Wild case of so-called illegal gambling costs Australian slots maker Aristocrat $31 million.
Every sound-minded adult from here to Timbuktu understands the concept of gambling. Whether you actually partake in the pastime or not, we all know that the basic definition of gambling. It is risking something of value for a chance of winning something of equal or greater value. That didn’t stop some money hungry social gamers from taking advantage of Australia’s largest manufacturer of physical and digital slot machines.
After two years of arguing a perfectly conceivable point, Aristocrat has thrown in the towel. The company has agreed to pay a class action settlement of US$31 million (AU$47 million). Their co-defendant in the case, Churchill Downs, was equally fed up with the nonsensical lawsuit, willing to pay US$155 million (AU$237 million) to call it done.
Wild Case of So-Called Illegal Gambling Ends in Settlement
The issue dates back to 2015, when a woman filed a complaint against social casino gaming giant, Big Fish Games. She argued that she had lost $1,000 worth of virtual chips playing games in the mobile app.
Mind you, these were “social casino games”. Social gaming means you can not ever win money or cash out chips for anything of value. Users can spend money to purchase additional chips, should they choose to do so, but there is no requirement to spend money, and no real money can ever be won or redeemed for playing. That message is clearly stated in the terms.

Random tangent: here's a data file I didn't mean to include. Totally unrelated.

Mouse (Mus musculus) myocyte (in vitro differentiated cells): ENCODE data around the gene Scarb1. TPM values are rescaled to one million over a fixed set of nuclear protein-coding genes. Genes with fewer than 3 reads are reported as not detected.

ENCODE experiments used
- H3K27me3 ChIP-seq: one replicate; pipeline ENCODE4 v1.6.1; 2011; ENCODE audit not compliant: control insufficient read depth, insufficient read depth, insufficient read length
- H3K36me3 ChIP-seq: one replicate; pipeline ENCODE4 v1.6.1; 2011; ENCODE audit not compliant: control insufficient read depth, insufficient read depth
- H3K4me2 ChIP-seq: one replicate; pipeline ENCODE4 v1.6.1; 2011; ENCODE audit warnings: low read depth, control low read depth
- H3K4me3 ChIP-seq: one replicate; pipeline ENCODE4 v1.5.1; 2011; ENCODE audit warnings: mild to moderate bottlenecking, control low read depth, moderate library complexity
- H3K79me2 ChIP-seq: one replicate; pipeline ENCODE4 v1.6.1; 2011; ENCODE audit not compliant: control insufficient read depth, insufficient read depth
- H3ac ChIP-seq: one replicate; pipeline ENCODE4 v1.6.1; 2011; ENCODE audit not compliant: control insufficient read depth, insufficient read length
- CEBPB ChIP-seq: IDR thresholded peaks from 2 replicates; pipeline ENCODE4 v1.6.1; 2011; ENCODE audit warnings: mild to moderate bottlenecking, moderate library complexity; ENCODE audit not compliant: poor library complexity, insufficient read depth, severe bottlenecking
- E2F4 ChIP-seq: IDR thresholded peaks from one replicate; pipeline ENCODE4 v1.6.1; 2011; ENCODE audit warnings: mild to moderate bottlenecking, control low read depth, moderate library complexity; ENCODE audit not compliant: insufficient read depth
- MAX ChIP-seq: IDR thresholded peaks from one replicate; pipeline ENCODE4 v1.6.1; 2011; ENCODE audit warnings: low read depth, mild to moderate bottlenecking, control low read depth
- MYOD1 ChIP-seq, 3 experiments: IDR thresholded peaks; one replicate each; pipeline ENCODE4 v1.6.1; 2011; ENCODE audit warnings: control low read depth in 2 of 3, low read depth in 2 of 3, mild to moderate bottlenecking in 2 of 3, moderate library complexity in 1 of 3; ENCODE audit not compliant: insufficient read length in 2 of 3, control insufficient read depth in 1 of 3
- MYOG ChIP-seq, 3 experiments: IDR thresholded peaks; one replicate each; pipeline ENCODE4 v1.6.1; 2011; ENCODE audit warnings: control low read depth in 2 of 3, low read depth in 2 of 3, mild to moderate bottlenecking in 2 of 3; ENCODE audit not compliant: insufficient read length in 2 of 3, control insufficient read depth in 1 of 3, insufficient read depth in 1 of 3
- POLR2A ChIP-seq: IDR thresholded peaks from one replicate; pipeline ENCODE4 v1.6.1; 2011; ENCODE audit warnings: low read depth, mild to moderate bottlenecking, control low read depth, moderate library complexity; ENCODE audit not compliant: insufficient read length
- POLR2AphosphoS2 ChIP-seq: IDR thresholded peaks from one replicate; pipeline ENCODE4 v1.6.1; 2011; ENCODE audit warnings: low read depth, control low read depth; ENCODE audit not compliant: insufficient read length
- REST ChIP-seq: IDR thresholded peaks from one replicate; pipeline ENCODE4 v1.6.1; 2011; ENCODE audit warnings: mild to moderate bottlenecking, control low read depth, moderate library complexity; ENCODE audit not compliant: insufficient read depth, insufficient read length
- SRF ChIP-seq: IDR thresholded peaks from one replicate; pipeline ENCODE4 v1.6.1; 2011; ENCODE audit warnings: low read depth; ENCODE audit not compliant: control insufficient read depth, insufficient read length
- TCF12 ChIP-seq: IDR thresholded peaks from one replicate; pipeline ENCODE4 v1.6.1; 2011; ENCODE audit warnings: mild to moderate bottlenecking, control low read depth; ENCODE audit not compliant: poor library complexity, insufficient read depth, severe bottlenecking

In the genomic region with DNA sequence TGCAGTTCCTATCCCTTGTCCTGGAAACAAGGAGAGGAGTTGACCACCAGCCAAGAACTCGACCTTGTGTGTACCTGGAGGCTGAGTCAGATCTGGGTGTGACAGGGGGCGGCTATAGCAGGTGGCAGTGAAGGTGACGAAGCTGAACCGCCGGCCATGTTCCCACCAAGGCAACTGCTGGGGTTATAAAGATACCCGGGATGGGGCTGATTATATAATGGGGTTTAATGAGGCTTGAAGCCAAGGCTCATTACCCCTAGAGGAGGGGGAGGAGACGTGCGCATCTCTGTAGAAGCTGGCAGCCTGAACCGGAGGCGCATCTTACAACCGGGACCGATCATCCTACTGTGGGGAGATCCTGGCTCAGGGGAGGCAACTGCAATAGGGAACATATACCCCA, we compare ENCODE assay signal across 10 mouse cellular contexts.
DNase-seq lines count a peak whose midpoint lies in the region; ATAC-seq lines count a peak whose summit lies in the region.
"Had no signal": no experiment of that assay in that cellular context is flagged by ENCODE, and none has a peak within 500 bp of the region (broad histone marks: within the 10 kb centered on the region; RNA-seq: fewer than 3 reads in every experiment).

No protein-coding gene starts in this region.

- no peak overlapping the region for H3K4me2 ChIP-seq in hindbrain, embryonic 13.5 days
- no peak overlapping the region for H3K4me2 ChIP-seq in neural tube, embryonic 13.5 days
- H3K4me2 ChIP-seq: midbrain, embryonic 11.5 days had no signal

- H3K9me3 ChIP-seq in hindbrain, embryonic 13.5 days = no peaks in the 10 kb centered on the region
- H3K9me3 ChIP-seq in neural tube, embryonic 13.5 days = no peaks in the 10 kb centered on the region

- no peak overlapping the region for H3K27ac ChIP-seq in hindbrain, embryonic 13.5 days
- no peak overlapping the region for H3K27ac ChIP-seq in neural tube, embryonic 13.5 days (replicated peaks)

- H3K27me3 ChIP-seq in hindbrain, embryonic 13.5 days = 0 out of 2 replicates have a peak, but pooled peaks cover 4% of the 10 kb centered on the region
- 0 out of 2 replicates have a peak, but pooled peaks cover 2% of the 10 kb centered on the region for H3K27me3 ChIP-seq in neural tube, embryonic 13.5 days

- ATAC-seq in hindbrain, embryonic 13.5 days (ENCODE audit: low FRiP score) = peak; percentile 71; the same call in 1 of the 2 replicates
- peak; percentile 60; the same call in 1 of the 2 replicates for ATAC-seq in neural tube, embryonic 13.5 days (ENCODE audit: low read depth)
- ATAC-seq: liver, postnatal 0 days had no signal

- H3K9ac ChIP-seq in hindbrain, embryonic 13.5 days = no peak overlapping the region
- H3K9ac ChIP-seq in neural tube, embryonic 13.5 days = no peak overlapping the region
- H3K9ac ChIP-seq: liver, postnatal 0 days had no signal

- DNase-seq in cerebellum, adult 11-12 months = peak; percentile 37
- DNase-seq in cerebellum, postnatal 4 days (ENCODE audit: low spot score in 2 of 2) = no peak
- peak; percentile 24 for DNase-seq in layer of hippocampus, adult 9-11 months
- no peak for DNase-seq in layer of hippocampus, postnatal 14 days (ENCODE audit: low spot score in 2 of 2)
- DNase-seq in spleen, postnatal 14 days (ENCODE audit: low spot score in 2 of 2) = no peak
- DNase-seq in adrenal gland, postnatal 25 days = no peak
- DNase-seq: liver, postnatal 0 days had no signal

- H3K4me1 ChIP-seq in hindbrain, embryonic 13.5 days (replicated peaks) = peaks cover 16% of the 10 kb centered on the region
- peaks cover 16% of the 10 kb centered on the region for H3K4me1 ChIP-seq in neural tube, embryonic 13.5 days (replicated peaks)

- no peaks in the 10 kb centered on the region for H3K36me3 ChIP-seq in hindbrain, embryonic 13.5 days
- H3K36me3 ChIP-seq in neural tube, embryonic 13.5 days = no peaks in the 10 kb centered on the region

So, getting back to the story… Three years later, in 2018, the Ninth Circuit U.S. Court of Appeals ruled that the social casino games provided by mobile gaming giant, Big Fish Games, constituted illegal gambling. It was the court’s opinion that, according to Washington State law, virtual chips did constitute a “thing of value”, and that the games constituted a “contest of chance”, and that—despite the lack of a monetary return for winning—those virtual chips were exchangeable for “the extension of a service, entertainment, or a privilege of playing a game or scheme without charge.”
Aristocrat & Churchill Downs Role in the Events
Where does the combined settlement of Aristocrat and Churchill Downs come into play? When the case was filed in 2015, Churchill Downs owned Big Fish Games. However, in late 2017, the mobile gaming application was sold to Aristocrat for US$990 million. Essentially, the Australian gaming group purchased stock in that lawsuit. No one expected it to end in anything but dissolution, yet, low and behold, the U.S. Court decided social casinos are, indeed, illegal gambling, in the state of Washington.
The combined settlements will return the monies lost on Big Fish Games to those qualifying in the class action.
On a Side Note…
Now that the case is done and over with, I – and I’m sure many of you out there, as well – would love to arrange a brief meeting with the judge, plaintiffs, and supporters in this case. I have a stretch of beautiful, ocean-front property on the sunny shores of Arizona I’m selling for bottom dollar! My name is Helen Bach, email me if you’re interested, email@example.com.